Gray Failure

Posted on January 29, 2020

Gray Failure: The Achilles’ Heel of Cloud-Scale Systems is a delightful paper because it’s easy to read, the findings are directly useful in my day job, and because it reframes an important issue in a way which is not intuitive at first but simplifies it and leads to solutions. 

All software fails from time to time, but evidence indicates that cloud scale services fail differently than other software which might be less distributed. The authors characterize this failure mode as “gray failure,” in which “component failures whose manifestations are fairly subtle, and thus defy quick and definitive detection.” This is in contrast to hard failure when a service simply stops working altogether. Examples include “severe performance degradation, random packet loss, flaky I/O, memory thrashing, capacity pressure, and non-fatal exceptions.”

So why is this distinction useful? Failure is failure, right? The authors maintain that, in contrast to hard failures, gray failure tends to increase very rapidly with scale. For example, consider network switches: “increasing redundancy can counter-intuitively hurtavailability because the more core switches there are, the more likelyat least one of them will experience a gray failure.”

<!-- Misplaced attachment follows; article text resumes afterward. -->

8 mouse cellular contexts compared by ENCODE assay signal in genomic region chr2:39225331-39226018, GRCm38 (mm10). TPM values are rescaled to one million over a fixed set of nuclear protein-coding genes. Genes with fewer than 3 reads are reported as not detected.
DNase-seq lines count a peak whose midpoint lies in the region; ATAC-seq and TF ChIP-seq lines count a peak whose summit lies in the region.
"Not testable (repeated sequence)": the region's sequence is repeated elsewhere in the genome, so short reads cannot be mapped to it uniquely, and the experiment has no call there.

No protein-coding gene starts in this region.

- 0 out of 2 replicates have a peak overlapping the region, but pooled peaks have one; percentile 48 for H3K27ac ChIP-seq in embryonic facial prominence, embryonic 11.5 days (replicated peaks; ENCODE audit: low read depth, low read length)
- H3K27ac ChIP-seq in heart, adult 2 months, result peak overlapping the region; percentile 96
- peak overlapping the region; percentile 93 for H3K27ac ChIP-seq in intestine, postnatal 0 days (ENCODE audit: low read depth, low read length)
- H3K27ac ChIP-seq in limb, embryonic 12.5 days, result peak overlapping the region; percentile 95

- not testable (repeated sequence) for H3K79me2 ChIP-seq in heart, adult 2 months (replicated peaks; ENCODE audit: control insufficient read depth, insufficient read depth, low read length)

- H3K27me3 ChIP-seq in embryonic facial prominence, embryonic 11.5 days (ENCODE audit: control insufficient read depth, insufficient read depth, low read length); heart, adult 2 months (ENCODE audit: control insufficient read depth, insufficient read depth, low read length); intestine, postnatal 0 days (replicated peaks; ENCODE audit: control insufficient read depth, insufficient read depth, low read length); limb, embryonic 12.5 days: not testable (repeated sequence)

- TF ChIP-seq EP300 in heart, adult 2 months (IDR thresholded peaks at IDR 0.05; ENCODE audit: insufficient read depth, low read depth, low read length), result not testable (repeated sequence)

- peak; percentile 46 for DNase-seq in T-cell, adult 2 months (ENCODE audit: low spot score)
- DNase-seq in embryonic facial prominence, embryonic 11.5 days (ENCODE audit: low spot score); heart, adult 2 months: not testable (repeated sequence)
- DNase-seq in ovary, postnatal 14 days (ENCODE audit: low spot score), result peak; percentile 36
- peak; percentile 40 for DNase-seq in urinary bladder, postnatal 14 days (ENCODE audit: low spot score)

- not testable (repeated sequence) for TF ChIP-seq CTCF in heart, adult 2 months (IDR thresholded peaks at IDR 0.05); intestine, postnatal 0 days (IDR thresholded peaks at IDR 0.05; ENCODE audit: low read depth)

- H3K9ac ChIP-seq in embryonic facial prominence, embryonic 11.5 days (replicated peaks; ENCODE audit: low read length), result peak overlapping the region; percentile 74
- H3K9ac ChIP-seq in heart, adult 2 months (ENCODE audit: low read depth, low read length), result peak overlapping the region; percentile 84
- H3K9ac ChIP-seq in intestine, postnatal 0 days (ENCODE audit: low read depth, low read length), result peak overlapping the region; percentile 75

This tells us several things. First, a gray failure might be a leading indicator of (in other words, it precedes) a hard failure. Second, the usual response to hard failure, restarting the service or host, may not help at all (as with the case of running out of disk space) and will probably make things much worse by introducing latency into the system. Third, horizontal scaling may make the problem considerably worse, as an increasing number of service hosts increases correspondingly the chances of a gray failure in any of them. 

How to detect gray failures is one of the most important contributions of the paper. Gray failures are characterized by “differential observability.” This means that the consumer of a service, say, an application, will observe a different result than another entity which is looking at the service, such as a health check. So the health check might just be checking to see if the service is up, but might not notice that it’s running very slowly due to having consumed most of the hard drive space. The paper notes, “many gray failure cases we investigated are only detectable in a distributed fashion because each individual component has only a partial view of the entire system.” The authors advise detecting gray failure by “closing the observation gaps between the system and the apps it services.” In particular, they recommend “moving from singular failure detection (e.g., with heartbeats) to multidimensional health monitoring.” 

If any of the above is interesting to you, I’d recommend reading the whole paper. It’s short (only five pages), and it’s packed with useful information.

Tags: failure, cloud, papers